Dougal and the Blue Cat



Dougal and the Blue Cat

Additional information




UK Quad / Single Sided / (30" x 40")

Country of Origin

UK / British


Near mint minus – Very fine plus / originally folded (as issued)


Serge Danot


Christian Riehl, Eric Thompson, Fenella Fielding, Jean-Luc Tardieu, Nadine Legrand, Paul Bisciglia

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“Magic Roundabout characters in movie length story – action for kids – script for adults.”

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“Douglas and the Blue Cat” is a prime example of how to do a TV show as a film, it overcomes such a popularly problematic formula with pitch perfect pacing and at a nippy 85 minutes it’s the exactly the right length. A surprisingly dark film that even though this is a ‘children’s’ film it is viewable by adults just as much and is fondly remembered as a cult classic. Take the weirdness of Donnie Darko the characters from Mighty Boosh and the animation and humour of Wallace and Gromit and your part of the way there. Offered here is an original (and very hard to find) British UK quad film poster from first year of release 1970 featuring country unique British design and true to the film animation artwork featuring all the main characters; Dougal, Florence, Zebedee, Dylan & the titular Blue Cat.  Colours are bold and vibrant and ‘pop’ from the paper; originally folded (as issued) this unrestored film poster presents near flawlessly and is a fine example of rare and collectable original movie memorabilia for a much loved cult (adult themed) children’s TV classic…and not forgetting the ‘druggie’ theory.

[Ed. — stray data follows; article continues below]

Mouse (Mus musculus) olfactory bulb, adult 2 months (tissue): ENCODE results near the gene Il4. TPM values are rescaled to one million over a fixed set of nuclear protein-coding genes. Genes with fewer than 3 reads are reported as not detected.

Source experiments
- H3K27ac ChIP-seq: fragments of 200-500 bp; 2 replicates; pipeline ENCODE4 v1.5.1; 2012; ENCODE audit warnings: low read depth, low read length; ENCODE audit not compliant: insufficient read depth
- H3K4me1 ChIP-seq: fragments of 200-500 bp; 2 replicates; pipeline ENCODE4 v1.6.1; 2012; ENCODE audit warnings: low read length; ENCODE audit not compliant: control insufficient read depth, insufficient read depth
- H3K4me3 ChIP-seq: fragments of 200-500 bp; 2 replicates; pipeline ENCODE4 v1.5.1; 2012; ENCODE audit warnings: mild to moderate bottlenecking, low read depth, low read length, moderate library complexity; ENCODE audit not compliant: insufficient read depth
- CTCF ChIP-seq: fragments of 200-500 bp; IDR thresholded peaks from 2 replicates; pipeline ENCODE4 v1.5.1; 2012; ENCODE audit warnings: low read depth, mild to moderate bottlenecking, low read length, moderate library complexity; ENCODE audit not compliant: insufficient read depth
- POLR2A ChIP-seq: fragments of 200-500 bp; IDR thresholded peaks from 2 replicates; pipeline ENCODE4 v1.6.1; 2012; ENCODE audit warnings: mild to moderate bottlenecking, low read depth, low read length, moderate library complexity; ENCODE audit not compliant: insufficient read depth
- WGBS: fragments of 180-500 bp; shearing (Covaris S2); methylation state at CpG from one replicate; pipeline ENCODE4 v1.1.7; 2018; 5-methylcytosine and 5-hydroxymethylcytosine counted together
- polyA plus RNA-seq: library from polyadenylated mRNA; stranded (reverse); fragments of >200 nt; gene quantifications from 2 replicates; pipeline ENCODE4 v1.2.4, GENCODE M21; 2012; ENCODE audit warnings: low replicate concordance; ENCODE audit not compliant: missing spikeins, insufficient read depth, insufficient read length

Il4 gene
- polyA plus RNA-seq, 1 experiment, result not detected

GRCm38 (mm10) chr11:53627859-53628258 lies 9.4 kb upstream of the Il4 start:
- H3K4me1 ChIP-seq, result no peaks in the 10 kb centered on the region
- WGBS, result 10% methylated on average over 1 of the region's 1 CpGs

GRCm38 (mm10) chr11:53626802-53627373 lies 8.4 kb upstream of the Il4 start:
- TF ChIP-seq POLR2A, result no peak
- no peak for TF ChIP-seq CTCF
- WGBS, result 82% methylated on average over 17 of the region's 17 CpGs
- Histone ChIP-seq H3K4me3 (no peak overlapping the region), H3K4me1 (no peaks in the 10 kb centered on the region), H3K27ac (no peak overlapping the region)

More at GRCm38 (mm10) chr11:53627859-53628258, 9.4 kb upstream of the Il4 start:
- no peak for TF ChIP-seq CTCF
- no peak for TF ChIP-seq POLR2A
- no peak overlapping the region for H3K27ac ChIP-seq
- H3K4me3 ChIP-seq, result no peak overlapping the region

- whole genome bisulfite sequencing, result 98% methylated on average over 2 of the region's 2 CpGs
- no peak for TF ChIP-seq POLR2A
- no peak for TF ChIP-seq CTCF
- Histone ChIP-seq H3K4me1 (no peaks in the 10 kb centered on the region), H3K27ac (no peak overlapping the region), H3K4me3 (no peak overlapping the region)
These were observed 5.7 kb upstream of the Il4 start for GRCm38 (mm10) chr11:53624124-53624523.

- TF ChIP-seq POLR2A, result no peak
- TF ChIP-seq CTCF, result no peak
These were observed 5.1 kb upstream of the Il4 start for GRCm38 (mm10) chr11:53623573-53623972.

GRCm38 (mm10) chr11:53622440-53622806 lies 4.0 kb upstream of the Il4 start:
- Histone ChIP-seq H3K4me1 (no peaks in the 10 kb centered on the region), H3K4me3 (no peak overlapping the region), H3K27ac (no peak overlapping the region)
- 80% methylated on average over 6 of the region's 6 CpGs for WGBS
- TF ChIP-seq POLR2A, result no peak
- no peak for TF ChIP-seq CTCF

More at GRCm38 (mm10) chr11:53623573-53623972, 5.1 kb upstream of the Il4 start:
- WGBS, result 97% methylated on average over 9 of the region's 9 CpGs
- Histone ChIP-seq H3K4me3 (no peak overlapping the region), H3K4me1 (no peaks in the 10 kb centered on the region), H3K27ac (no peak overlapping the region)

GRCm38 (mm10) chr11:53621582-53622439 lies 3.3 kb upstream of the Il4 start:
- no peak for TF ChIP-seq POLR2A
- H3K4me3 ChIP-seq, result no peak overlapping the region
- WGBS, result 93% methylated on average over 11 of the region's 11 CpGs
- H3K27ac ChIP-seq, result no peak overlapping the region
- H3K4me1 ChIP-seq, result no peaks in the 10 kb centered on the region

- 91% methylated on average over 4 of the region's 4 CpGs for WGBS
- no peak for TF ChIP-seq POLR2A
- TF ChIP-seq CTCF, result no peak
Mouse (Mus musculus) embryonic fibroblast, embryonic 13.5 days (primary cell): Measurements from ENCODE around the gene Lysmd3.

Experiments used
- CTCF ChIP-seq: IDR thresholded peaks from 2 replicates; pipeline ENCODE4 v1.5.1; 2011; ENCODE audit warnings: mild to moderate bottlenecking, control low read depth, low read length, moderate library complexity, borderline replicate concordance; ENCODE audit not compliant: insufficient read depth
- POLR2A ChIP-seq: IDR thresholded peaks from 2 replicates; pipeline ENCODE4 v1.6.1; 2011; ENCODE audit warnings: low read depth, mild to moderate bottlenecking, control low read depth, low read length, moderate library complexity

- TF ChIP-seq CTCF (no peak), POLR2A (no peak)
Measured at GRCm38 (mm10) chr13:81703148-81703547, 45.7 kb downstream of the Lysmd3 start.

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Film Description

Dougal and the Blue Cat Movie Poster

“Life at the Magic Roundabout is disrupted when a blue cat called Buxton finds his way into town. Everyone loves Buxton except from Dougal, who found out about his plot to become king, and paint everything in the world blue.

I never thought I’d hear the words “take him to the torture chamber” in a U rated film but they were uttered in this Magic Roundabout film Dougal and the Blue Cat. As a child in the ’70s I watched the television series but as far as I’m aware I never saw this film. Having heard UK film critic Mark Kermode frequently rave about how great this film is I decided to seek it out and must say he was right it is a great film, the eighty minutes just flew past.